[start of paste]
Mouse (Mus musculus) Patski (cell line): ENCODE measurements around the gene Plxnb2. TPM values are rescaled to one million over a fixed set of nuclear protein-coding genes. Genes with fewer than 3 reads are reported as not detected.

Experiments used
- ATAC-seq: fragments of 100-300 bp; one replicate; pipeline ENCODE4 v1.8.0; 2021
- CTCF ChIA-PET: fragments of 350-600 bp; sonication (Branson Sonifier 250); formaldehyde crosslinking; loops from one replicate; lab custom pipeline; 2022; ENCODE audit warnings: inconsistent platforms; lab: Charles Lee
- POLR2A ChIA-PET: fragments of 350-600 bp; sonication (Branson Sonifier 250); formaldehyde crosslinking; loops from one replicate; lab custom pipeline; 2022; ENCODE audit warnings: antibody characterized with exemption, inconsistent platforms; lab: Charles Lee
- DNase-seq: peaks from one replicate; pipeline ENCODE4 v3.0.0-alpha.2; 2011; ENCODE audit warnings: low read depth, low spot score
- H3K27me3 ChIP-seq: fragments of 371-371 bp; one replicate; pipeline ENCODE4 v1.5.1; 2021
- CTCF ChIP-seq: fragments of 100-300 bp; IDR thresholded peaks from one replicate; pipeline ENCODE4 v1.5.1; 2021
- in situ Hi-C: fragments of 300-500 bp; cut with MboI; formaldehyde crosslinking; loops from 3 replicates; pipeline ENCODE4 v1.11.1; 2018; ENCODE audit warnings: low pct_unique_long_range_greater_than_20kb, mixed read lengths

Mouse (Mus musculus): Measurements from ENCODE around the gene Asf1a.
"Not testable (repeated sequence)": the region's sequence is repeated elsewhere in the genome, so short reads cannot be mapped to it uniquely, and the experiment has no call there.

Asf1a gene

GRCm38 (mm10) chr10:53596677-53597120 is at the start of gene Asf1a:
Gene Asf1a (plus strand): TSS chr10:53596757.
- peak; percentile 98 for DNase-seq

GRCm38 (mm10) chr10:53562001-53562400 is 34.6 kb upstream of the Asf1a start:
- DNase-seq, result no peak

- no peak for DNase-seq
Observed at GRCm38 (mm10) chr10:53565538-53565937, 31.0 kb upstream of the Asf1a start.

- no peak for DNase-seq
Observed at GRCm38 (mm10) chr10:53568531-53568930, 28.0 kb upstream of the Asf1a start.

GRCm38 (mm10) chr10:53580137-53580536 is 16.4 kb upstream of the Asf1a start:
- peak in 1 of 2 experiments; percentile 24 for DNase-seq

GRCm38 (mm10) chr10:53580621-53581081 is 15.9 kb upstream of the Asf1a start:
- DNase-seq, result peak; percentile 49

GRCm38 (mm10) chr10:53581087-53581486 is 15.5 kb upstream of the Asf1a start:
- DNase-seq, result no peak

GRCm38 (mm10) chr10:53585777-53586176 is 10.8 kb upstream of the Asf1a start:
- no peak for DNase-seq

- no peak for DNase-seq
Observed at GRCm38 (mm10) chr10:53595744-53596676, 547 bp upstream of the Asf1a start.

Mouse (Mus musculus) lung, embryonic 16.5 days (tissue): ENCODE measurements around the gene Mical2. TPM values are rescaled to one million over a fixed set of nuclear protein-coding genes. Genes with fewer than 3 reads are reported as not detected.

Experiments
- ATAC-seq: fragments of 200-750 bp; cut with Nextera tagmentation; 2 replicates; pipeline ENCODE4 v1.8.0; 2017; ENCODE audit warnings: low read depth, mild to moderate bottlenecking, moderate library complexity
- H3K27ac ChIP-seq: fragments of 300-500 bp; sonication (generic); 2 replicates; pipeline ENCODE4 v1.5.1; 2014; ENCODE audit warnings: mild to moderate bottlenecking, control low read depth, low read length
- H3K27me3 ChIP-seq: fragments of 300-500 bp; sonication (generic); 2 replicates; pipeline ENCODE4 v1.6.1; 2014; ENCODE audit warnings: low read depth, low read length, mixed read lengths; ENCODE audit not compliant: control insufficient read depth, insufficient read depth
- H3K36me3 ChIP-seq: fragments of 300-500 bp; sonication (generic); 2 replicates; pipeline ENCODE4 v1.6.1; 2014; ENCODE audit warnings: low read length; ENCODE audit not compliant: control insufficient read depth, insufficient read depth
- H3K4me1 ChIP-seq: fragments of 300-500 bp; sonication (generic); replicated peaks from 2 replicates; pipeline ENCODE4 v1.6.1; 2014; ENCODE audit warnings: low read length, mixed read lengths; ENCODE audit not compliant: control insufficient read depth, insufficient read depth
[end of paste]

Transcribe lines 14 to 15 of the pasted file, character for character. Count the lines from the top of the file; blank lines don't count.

Gene Asf1a (plus strand): TSS chr10:53596757.
- peak; percentile 98 for DNase-seq